In another of our series examining crucial titles from the bookshelves of illustrators, Alina Surnaite highlights a picture book that formed a staging point in her career, Bruno Munari's Romilda the Frog.

It was not easy to choose one book of great importance to my illustration career, but it has to be Romilda the Frog by Bruno Munari, published by Corraini Edizioni in 1997. I discovered it in the exhibition dedicated to this remarkable Italian artist and designer at the Vilnius Book Fair 2012 and bought an English copy a year later at my first Bologna Children's Book Fair. This gorgeous picture book stands out from standard books for this age range because it has 48 pages (instead of 32) with considerably more text and because of its bold and well-designed spreads with a powerful use of white space and a limited three-colour palette. Munari was a very innovative designer who played with the book as a beautiful object and made it very interactive and fun for children.

This spread shows Romilda the frog in action and leaves enough space for the reader's imagination

There is a lot of movement and anticipation in Romilda the Frog and the main character is very unusual too, although we have some successful examples these days such as the humorous Oi Frog! By Kes Gray and Jim Field. Romilda does not speak however, but the illustrations speak for themselves and portray the emotions very accurately.

Sometimes the reader has to look well to spot Romilda

This must be the first picture book which inspired me to create one of my own, even though such a format was new to me. I had many illustrated books as a child but few examples of picture books, especially those written and illustrated by the same person. I tried my hand at picture book illustration during my final year at Vilnius Academy of Arts. My first attempt was a far departure from the actual format, but I enjoyed developing a story about a spider searching for home in a block of flats and painting the illustrations in acrylic ink. I believe that the expressive movement of characters was inspired by Bruno Munari's book.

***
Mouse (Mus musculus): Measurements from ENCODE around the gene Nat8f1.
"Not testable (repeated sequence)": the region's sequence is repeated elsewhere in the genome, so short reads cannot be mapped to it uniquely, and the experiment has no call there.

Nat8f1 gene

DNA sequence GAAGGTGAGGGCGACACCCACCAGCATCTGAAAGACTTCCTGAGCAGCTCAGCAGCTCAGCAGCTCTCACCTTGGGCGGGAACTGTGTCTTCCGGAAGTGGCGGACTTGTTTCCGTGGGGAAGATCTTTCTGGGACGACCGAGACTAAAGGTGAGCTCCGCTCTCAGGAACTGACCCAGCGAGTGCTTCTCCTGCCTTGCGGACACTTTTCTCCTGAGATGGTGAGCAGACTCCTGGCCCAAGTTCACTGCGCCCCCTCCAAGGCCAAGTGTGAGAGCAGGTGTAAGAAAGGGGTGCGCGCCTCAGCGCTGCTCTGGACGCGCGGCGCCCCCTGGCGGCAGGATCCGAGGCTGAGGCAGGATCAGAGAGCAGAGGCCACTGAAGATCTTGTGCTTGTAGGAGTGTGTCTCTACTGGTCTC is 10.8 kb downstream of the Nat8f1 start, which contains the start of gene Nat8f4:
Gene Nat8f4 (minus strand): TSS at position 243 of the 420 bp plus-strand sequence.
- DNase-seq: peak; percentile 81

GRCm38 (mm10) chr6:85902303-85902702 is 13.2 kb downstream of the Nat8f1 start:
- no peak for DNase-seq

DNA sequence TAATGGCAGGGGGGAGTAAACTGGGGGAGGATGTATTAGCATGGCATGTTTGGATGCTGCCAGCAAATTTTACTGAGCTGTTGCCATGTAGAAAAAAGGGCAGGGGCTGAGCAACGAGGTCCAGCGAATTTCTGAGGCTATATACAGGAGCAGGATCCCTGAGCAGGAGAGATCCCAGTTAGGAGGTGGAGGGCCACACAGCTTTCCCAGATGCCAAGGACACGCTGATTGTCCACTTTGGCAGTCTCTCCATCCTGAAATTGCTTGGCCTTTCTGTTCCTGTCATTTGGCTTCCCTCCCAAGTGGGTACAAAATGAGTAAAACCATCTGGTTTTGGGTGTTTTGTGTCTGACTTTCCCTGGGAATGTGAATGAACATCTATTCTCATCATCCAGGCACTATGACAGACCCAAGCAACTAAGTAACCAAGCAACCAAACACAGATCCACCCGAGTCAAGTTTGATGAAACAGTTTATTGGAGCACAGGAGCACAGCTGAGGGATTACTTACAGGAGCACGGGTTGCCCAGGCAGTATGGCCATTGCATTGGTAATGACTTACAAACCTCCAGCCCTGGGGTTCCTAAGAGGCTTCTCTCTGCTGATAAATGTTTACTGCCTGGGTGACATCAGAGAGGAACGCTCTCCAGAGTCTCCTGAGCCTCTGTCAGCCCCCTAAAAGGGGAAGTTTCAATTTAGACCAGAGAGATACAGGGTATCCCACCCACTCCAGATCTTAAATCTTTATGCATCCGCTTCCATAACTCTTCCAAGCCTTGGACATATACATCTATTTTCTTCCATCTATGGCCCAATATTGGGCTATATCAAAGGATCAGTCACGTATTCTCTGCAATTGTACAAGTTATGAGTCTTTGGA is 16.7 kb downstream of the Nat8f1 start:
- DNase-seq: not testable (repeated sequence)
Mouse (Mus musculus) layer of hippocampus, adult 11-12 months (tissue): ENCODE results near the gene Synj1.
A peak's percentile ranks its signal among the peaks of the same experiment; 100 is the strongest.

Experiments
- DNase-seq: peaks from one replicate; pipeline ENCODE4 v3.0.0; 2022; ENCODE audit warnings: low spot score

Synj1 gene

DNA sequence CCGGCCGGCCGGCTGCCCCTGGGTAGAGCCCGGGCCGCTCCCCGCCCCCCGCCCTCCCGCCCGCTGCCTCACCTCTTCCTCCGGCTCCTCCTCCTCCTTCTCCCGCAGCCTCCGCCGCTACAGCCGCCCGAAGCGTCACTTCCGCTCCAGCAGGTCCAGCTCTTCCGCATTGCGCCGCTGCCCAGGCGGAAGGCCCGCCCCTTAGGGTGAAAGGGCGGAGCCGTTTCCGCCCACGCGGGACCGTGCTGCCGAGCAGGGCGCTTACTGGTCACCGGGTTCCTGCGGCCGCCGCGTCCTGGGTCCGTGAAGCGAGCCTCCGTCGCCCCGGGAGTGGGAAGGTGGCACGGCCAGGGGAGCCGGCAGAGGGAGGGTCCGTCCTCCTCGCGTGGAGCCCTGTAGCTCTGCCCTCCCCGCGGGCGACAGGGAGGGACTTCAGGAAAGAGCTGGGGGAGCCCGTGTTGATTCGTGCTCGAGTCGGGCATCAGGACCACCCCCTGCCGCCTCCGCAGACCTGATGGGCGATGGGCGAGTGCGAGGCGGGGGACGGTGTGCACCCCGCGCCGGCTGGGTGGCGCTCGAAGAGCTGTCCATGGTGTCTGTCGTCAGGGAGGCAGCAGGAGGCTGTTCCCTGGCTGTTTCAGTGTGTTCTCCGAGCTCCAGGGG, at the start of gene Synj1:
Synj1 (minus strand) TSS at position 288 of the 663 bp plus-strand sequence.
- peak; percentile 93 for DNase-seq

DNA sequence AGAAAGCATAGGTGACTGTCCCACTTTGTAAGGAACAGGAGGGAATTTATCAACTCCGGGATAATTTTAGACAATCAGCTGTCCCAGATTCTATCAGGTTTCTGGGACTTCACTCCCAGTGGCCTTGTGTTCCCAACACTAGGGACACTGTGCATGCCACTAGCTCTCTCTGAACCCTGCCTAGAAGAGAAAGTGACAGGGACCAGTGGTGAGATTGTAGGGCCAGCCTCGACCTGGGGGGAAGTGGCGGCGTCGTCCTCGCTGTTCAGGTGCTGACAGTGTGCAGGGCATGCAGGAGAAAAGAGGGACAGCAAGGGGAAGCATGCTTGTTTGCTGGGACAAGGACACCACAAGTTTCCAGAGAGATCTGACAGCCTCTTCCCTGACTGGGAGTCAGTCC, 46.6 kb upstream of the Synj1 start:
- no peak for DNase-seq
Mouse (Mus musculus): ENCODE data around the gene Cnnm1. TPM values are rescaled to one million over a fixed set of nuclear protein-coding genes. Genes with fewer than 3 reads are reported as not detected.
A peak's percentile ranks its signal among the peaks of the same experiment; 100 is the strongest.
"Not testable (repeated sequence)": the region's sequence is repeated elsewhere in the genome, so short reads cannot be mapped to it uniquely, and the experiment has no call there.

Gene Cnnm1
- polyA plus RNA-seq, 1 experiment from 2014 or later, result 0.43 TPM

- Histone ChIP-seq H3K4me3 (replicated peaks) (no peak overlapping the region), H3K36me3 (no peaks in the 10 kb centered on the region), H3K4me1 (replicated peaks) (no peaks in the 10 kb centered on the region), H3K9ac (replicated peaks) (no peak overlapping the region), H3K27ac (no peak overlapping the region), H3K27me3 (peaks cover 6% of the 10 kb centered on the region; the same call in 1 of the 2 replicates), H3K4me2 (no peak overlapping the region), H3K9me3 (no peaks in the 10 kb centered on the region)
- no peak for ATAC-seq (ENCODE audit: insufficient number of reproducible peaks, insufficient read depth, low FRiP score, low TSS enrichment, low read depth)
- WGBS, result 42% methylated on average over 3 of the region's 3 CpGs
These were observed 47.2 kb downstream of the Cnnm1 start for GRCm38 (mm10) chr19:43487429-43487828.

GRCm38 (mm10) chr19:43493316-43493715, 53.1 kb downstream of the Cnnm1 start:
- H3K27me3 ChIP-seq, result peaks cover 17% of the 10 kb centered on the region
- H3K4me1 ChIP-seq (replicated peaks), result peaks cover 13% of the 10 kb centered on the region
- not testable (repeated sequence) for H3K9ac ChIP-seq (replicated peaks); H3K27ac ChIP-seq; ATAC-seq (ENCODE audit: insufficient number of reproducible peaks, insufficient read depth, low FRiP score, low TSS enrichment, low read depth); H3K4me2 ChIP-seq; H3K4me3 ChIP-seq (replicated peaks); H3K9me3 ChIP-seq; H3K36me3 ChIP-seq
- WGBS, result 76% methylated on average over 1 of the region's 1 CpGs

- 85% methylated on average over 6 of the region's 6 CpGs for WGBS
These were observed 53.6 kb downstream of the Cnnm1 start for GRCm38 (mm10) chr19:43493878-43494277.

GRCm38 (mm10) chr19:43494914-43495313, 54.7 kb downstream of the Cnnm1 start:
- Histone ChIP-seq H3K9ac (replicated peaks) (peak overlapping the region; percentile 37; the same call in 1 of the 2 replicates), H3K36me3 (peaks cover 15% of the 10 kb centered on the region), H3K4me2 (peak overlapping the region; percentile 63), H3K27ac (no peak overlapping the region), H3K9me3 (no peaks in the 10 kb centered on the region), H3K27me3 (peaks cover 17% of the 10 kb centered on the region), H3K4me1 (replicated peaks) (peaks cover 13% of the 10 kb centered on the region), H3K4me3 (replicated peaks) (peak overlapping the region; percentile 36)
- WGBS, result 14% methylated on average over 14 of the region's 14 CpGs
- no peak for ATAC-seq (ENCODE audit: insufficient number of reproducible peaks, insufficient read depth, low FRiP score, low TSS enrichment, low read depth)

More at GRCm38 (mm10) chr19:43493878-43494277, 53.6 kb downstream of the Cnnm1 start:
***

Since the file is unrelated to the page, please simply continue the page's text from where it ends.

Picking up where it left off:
A very simple but powerful use of the double-page spread, Bruno Munari was a master of good design

My next book looked more like a standard picture book with twelve double-page illustrations and text designed on the page. This was thanks to the Children's Book Illustration Summer School at Cambridge Scool of Art with great advice from wonderful professionals such as Martin Salisbury, Pam Smy, Paula Metcalf, Marta Altes, Alexis Deacon and Axel Scheffler. We had to write a story in advance and mine turned out quite similar to Romilda the Frog, although I did not know that at the time. I also had a frog explorer jumping from one spread to another, longing for adventure, but unlike Romilda, Little Frog did not come back home and discovered a new beautiful place to live instead. I was very pleased to have a full-colour dummy book by the end of this five-day intensive picture book making.
A dummy book spread with my Little Frog character, created during the Summer School at Cambridge School of Art in 2012
That same summer, I decided to study this subject more thoroughly and applied for the MA at the same school. It is three years since I graduated from this amazing course and am very excited to have my first picture book I Love You, Bunny published by Frances Lincoln Children's Books in a few months! I am very grateful to Bruno Munari and Romilda the Frog for leading me in the right direction and opening the vast and rich world of picture books. My visual language developed immensely since my first attempts in 2012, but the sense of characters travelling or running away from danger is still there. They all have a happy ending, however, as does Romilda the Frog.

Two dummy books created during the first year of my MA studies at Cambridge School of Arts in 2013-14


Alina Surnaite is a children's book writer and illustrator, publishing her debut picture book I love You, Bunny with Frances Lincoln Children's Books in February 2018. She has been a SCBWI member since finishing her MA in Children's Book Illustration at Cambridge School of Art in 2015 and recently started organising events for illustrators in Cambridge.

Twitter: @AlinaSurnaite

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